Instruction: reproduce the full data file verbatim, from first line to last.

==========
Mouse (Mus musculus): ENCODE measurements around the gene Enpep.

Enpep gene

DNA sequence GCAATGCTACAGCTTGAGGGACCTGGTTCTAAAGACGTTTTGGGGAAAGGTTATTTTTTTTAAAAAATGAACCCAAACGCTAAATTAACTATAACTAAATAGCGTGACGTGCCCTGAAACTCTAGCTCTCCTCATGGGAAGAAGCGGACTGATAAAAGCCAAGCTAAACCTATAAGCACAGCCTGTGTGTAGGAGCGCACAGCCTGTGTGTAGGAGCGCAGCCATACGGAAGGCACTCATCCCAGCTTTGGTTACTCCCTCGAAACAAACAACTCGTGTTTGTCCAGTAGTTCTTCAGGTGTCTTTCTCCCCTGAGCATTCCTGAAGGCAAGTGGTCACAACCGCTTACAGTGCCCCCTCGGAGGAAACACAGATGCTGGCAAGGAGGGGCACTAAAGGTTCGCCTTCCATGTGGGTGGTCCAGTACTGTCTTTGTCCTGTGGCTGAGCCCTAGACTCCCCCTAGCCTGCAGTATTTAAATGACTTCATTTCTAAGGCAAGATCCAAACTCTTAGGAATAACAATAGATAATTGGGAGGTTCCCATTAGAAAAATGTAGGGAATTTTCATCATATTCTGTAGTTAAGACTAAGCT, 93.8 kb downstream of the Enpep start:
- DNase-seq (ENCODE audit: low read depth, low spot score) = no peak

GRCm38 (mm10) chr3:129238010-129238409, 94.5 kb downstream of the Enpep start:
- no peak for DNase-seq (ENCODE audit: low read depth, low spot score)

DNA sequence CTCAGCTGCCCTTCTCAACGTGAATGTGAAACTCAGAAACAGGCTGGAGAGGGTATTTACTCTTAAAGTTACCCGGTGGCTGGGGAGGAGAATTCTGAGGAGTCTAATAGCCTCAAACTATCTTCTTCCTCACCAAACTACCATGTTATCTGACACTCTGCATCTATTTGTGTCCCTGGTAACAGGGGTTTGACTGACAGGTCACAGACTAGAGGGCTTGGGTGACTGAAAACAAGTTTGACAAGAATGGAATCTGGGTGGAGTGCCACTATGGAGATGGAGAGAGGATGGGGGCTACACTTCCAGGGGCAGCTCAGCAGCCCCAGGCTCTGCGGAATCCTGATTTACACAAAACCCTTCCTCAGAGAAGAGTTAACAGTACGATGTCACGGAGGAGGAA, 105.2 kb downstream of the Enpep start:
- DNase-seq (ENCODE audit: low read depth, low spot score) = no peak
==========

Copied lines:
Mouse (Mus musculus): ENCODE measurements around the gene Enpep.

Enpep gene

DNA sequence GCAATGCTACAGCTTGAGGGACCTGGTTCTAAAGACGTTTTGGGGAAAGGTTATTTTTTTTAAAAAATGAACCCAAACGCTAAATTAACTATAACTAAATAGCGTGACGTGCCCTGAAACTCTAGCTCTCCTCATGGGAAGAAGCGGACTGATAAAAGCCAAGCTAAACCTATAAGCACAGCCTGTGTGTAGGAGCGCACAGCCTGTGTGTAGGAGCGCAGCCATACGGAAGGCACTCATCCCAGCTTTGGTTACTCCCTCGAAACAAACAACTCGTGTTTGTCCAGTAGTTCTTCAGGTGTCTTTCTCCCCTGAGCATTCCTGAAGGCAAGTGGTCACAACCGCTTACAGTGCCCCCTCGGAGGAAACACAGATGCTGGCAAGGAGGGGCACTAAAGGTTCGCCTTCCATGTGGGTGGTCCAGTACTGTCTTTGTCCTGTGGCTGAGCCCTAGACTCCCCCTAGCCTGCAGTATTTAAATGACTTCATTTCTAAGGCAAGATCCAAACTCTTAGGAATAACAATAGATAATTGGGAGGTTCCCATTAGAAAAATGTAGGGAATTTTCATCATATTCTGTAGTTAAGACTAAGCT, 93.8 kb downstream of the Enpep start:
- DNase-seq (ENCODE audit: low read depth, low spot score) = no peak

GRCm38 (mm10) chr3:129238010-129238409, 94.5 kb downstream of the Enpep start:
- no peak for DNase-seq (ENCODE audit: low read depth, low spot score)

DNA sequence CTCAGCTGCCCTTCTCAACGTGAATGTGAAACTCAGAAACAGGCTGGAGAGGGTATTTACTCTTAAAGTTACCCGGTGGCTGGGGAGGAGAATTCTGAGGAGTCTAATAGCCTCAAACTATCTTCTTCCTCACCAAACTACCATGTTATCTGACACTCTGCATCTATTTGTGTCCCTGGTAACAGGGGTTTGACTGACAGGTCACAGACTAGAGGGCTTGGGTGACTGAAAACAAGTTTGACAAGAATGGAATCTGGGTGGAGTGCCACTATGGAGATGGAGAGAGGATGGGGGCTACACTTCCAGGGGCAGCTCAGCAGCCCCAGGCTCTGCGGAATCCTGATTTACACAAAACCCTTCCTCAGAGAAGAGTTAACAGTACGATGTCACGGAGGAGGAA, 105.2 kb downstream of the Enpep start:
- DNase-seq (ENCODE audit: low read depth, low spot score) = no peak